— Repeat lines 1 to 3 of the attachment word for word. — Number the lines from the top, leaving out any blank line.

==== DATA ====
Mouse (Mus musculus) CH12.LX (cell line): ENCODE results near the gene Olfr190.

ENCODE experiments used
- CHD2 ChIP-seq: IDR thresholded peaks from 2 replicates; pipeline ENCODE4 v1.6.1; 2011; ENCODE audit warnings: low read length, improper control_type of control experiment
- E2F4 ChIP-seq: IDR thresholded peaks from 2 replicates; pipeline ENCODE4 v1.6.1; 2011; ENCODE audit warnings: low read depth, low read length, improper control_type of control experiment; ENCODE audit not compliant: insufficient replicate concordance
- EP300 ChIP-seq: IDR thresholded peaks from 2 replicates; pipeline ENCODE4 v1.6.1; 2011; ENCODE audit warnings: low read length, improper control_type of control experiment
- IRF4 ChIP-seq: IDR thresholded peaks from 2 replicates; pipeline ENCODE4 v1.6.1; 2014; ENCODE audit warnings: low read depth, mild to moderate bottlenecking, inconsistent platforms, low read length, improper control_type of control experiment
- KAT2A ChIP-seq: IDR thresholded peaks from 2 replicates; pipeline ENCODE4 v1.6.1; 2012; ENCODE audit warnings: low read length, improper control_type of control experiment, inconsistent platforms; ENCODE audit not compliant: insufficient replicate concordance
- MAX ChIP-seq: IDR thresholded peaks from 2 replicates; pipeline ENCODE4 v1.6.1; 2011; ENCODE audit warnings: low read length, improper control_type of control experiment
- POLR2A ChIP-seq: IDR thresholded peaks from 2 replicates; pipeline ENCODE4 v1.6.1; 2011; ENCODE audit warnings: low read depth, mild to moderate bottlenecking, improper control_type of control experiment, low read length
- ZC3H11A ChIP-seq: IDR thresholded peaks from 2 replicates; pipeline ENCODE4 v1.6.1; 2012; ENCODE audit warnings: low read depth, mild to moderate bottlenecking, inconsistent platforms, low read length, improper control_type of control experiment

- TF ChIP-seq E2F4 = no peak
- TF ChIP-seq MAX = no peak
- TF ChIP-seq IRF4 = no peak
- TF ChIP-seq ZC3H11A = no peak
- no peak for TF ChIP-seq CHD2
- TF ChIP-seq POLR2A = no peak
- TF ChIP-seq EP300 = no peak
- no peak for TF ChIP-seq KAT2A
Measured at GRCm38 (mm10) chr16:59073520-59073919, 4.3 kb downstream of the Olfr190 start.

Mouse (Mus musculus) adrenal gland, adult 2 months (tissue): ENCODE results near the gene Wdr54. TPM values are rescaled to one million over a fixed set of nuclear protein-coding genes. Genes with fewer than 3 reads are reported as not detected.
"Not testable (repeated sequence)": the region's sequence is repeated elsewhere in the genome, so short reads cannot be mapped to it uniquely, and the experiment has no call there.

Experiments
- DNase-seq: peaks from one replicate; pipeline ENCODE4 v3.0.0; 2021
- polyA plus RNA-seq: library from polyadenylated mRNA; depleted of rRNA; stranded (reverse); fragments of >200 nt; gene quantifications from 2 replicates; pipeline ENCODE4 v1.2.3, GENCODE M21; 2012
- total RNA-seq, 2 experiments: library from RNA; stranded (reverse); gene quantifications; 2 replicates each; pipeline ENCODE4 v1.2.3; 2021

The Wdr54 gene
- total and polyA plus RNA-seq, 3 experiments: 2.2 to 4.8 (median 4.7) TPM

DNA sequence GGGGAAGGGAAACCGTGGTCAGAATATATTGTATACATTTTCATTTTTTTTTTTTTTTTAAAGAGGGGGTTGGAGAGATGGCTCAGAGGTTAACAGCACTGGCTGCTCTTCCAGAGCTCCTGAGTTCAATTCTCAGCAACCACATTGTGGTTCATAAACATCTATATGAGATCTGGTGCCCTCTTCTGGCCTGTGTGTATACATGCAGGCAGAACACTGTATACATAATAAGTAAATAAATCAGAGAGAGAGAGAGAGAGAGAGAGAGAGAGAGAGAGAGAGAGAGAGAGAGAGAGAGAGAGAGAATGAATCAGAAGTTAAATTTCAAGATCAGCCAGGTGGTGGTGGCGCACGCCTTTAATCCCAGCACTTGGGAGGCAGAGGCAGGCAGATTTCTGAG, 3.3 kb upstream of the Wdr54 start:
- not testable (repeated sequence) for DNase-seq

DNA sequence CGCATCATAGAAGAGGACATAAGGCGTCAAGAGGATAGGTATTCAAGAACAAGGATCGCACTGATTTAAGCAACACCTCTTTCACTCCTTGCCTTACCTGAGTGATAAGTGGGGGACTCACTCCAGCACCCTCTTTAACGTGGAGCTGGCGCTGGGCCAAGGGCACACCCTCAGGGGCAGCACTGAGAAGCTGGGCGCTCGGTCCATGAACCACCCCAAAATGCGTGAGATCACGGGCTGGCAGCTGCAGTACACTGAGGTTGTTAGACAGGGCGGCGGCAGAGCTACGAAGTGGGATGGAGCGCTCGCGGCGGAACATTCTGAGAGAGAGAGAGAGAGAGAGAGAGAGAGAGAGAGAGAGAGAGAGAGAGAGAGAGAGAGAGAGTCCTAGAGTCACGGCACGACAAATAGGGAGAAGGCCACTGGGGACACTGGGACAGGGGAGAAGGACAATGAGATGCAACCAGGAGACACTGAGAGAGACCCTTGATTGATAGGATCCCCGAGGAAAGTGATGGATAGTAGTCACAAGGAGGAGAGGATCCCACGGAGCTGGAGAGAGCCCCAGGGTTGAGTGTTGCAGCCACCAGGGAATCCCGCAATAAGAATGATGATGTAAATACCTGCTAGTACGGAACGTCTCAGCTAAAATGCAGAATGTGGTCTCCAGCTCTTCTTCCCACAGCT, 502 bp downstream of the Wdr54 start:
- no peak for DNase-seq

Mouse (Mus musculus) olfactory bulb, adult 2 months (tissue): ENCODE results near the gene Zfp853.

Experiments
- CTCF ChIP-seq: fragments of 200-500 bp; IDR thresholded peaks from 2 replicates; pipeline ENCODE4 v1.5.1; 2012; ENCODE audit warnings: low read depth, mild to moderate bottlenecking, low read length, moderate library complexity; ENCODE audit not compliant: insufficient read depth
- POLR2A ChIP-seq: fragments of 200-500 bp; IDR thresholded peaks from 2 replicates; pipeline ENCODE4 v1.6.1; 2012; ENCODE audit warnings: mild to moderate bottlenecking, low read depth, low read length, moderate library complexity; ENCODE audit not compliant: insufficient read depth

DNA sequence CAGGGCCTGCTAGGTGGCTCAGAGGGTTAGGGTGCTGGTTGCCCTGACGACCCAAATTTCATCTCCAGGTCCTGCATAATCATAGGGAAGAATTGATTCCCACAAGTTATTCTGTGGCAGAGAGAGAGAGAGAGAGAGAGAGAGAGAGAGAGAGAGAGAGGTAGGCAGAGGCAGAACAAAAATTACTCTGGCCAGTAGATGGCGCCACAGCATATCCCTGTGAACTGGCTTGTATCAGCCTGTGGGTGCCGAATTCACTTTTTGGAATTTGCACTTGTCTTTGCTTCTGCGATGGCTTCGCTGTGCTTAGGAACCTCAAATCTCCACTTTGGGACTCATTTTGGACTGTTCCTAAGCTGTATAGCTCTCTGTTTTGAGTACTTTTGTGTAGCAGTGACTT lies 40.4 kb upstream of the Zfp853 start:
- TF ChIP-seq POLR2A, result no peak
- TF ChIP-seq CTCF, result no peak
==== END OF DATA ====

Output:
Mouse (Mus musculus) CH12.LX (cell line): ENCODE results near the gene Olfr190.

ENCODE experiments used
- CHD2 ChIP-seq: IDR thresholded peaks from 2 replicates; pipeline ENCODE4 v1.6.1; 2011; ENCODE audit warnings: low read length, improper control_type of control experiment